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US Presidents had a history of mixing sport and politics – until Trump

The current resident of the White House has a vendetta against the NFL after his failed attempt to set up his own league, writes PAULINE MURPHY

Donald Trump is the schoolyard bully who bullies all around him until he comes up against the big boys in the playground and against them he meets his match.

His tasteless tirade against NFL players who chose to kneel rather than stand for the United States national anthem has backfired. 

With his long history of being a bombastic bully, Trump challenged team owners to fire the players, or the “sons of bitches” as he so eloquently put it, but players and owners defied Trump’s despotic diatribe.

The thin-skinned Trump takes everything personally and his recent attacks on players who “take the knee” could be traced back to his own disastrous foray into the sport. 

In the 1980s he tried, and failed, to set up his own league to rival the NFL and now he’s wading into the sport again, but with even greater consequences. 

Trump’s tasteless tactics to ruffle feathers within the NFL today reflect the type of regime currently wedging a great divide in US society. 

Sport is a tool to bring people together even in a country as divided as the United States. In the US, sport played a role in assimilating immigrants, it was a cultural token of commitment to the United States. 

Presidents throughout history blended sports and politics in a somewhat positive light. In April 1910, president William Howard Taft began the tradition of throwing the first pitch of the opening day of the baseball season. 

During World War II president Franklin D Roosevelt ordered the baseball league to continue as normal throughout the war years in order to keep US moral high. 

In the 1950s president Dwight D Eisenhower used sport as tool to cool the burgeoning cold war when he ordered the national ice hockey team to play an exhibition match in the Soviet Union.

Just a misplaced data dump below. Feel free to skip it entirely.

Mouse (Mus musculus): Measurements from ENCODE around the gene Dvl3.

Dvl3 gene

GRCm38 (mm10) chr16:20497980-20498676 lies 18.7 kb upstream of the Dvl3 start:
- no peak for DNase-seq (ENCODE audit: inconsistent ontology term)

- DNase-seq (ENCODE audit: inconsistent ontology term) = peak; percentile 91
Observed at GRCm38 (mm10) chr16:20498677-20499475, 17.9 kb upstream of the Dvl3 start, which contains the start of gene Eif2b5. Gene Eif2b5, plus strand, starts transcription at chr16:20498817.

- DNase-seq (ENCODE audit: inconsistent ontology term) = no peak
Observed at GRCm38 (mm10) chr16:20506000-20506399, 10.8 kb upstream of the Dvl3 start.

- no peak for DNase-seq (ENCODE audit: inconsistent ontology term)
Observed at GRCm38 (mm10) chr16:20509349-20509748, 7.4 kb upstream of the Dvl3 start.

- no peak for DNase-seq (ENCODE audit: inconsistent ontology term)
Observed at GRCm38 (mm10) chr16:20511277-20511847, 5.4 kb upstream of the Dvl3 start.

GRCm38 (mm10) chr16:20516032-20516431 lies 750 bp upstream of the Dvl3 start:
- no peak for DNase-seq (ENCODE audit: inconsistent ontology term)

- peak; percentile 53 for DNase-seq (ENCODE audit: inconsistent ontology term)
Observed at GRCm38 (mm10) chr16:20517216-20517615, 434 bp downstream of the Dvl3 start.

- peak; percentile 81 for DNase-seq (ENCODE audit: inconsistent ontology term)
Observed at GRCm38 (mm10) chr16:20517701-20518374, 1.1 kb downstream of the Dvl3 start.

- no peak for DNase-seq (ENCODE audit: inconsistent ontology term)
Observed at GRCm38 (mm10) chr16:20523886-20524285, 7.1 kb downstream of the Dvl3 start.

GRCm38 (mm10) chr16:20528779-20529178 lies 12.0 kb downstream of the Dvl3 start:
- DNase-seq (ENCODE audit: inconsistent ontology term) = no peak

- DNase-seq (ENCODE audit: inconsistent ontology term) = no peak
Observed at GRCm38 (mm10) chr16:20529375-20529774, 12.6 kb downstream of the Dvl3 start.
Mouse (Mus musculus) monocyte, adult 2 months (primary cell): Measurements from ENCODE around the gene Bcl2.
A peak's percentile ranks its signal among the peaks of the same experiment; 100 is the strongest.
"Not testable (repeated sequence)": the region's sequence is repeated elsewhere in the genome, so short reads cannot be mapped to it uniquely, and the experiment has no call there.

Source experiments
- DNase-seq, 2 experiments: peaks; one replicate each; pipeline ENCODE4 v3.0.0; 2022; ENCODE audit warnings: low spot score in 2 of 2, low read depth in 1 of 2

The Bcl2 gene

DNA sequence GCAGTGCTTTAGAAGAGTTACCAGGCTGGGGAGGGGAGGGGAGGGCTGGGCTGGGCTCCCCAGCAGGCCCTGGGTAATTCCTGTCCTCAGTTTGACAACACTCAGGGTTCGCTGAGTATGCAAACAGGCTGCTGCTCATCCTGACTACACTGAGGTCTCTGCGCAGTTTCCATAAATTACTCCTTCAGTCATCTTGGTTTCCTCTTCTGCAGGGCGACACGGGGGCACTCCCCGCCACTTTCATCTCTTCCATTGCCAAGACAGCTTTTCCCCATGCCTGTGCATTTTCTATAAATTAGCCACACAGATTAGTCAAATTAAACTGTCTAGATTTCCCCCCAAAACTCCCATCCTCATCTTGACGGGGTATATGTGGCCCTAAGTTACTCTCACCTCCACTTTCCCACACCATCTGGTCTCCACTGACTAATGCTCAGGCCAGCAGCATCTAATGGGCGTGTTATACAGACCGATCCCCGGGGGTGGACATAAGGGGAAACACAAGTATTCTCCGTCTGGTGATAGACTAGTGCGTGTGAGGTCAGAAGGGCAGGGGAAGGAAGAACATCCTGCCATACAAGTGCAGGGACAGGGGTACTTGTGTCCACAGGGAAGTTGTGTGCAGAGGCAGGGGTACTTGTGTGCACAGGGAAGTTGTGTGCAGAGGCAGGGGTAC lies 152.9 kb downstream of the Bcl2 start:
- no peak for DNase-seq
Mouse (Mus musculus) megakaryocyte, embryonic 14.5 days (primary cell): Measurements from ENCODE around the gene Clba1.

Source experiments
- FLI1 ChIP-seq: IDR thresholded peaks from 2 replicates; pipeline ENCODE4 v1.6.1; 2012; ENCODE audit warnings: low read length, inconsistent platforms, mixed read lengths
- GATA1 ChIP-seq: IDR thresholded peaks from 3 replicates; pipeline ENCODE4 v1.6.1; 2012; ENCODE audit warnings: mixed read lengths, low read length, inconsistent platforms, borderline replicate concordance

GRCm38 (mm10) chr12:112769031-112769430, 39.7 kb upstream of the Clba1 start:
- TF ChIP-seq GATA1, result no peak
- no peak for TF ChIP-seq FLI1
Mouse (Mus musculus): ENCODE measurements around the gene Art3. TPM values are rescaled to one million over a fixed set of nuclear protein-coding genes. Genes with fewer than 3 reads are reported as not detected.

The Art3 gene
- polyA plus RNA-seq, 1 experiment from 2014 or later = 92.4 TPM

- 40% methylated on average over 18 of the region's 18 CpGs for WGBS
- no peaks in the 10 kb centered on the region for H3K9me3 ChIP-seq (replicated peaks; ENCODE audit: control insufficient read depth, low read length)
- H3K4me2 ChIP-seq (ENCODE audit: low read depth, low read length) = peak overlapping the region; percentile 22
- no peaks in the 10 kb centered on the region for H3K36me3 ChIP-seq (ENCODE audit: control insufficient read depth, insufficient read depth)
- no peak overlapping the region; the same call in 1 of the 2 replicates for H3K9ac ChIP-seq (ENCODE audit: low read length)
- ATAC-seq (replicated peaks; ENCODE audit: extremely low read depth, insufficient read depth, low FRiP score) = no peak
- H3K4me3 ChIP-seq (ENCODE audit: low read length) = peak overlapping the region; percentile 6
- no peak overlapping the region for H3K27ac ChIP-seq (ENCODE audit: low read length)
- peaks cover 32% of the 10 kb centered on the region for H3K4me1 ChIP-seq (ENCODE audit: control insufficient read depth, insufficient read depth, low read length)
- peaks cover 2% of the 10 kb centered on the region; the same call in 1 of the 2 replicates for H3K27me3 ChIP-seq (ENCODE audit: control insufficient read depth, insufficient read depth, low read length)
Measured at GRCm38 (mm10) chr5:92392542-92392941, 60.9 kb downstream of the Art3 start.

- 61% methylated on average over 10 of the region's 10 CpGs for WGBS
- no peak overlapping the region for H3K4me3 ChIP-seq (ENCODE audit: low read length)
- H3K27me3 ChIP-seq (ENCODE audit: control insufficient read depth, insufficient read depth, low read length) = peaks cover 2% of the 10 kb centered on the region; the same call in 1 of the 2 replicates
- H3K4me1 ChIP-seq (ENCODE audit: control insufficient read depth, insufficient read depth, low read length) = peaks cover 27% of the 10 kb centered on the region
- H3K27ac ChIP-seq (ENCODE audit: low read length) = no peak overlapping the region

Many presidents were sportsmen in their own right, notably in American football. Gerald Ford almost became a professional player while John F Kennedy, Eisenhower and even Richard Nixon were star athletes at university.

In the case of Theodore Roosevelt, in 1905 he helped save the sport from extinction when calls for its abolishment were growing. The case of 18 deaths on the field of play that year resulted in the president wading into the sport and he called the heads of Princeton, Yale and Harvard universities to Washington to create rules and regulations for the game. 

Roosevelt was a Republican president and now a century later another Republican president is wading into the world of sport but with a menacing agenda of division.

Back in 1936, division within US society was reflected in sport when Jesse Owens, an African-American athlete, won gold at the Berlin Olympics. Owens won Olympic glory for “old glory” and did so in the face of a nazi ideolgy which proclaimed white Aryan supremacy. 

When Owens arrived back home to the “land of the free” his feat was ignored by FDR. While a reception for white athletes was held at 1600 Pennsylvania Avenue, gold-winning Owens had to make do with a reception at the Waldorf Astoria where his family were instructed to enter via the goods lift. 

A pale rectification was made in 1955 when Eisenhower awarded Owens with the title of national Ambassador for Sport and in 1976 he was given a medal of freedom by Ford.